Fair Game



What a great looking backgammon set!   I need to own this and play it in the summer on the patio while sipping mint lemonade.

Apparently based on The Royal Game of Ur, played in ancient Mesopotamia, backgammon look-a-like boards were also excavated from sixth and seventh century Indian ruins!  Will someone please teach me how this works so I can finally play this game?




Crazy amazing collection of mid-70’s logos on flickr.  I’ve been meaning to get these up for a while…  I was obsessed with these when I found them… Enjoy.


I am working on a design project at the moment that has me wrapped up in Mexican roadside iconography. As a Latin American myself who has traveled pretty extensively throughout Central America and the Carribean, what stands out the most from my tropical roadtrips are the classic handpainted signs – Rotulos – that are sadly starting to be replaces by modern, inexpensive computer printing. Until recently, most signs in these third world countries, even corporate ads for Coca-Cola and Corona, were painted by hand.  It’s a business that has thrives in some parts of the world for hundreds of years…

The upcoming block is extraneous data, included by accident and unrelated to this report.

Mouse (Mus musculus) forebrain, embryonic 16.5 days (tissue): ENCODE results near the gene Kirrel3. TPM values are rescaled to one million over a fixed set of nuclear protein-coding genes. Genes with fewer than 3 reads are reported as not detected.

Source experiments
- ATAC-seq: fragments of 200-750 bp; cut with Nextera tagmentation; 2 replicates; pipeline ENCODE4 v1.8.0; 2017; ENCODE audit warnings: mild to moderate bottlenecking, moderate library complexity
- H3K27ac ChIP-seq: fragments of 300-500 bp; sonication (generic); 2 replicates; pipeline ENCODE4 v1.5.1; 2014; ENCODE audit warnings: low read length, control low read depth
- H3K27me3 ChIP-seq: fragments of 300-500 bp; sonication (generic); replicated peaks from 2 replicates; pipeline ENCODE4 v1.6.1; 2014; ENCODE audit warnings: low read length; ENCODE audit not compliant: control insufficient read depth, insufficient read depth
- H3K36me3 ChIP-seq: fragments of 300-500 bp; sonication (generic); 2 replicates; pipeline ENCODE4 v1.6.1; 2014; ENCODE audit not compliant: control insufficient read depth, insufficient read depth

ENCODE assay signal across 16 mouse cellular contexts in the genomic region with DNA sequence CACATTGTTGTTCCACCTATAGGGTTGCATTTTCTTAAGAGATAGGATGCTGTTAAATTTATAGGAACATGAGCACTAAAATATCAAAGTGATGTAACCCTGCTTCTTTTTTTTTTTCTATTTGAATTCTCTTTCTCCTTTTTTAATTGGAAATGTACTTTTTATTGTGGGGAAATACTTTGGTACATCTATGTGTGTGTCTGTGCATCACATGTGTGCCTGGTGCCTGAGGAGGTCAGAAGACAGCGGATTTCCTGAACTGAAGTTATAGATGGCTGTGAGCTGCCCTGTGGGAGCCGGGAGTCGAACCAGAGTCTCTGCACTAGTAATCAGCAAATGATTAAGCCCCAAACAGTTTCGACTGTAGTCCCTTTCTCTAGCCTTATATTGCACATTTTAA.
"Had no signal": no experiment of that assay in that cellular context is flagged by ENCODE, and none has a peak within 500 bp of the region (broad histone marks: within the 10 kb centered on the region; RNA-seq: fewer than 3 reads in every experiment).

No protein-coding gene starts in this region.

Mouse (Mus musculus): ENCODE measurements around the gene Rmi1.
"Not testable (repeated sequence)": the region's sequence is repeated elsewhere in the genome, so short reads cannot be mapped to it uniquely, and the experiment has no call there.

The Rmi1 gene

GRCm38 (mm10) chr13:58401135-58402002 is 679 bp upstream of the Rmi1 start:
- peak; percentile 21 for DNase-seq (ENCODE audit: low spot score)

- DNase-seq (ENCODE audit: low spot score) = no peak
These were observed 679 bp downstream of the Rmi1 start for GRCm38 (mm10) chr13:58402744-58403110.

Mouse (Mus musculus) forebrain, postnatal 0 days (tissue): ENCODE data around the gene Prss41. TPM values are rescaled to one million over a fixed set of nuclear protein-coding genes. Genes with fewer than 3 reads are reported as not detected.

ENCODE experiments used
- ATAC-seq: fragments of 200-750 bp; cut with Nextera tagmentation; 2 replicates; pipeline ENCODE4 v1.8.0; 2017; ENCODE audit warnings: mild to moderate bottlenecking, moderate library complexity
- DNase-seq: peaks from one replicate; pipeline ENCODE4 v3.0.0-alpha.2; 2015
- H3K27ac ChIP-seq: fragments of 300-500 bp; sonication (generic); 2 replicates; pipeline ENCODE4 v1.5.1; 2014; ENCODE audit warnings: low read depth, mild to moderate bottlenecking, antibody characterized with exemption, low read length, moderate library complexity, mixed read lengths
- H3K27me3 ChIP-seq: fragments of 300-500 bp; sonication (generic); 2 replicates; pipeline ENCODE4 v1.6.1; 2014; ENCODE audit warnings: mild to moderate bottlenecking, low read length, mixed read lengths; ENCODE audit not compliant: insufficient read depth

I read an article recently about the fading trade, that is still hanging on in many parts of Mexico. According to the author…

A Se Vende or Se Renta (“For Sale” or “For Rent”) sign with an accompanying phone number can be painted on your façade for under $200 pesos (less than $20 US). This includes materials and the meticulous lettering styles that the artist in question learned at a special school in Mexico City. Hand-drawn signs are cheaper, according to the painter, but many Mexicans prefer to use the more modern services as they think somehow they must look better.

Really?  Um.  Nah.



Amazing images from André Courrèges‘ heyday in Assouline‘s beautiful tome.  Why no one has re-taken this bull by the horns is beyond me.  Maybe some things are better left alone. Read the rest of this entry »

Fisher Men



Remember these?  I had so much fun with Fisher-Price Little People.  I’d love a massive clear fishbowl full of these on our coffee table.  The new ones aren’t nearly as cool.




These everyday New York City images by Yoanne Lemoine are what my world looked like as a kid growing up in Queens.  It’s funny how this French chick is so into this stuff.  These photographs capture all the things that made me desperate to get away, but now feel kind of bittersweet.  Europeans are always obsessed with things like this.

She also made a bunch of videos about “young New Yorkers” – none of whom are from New York.  Not so into those.

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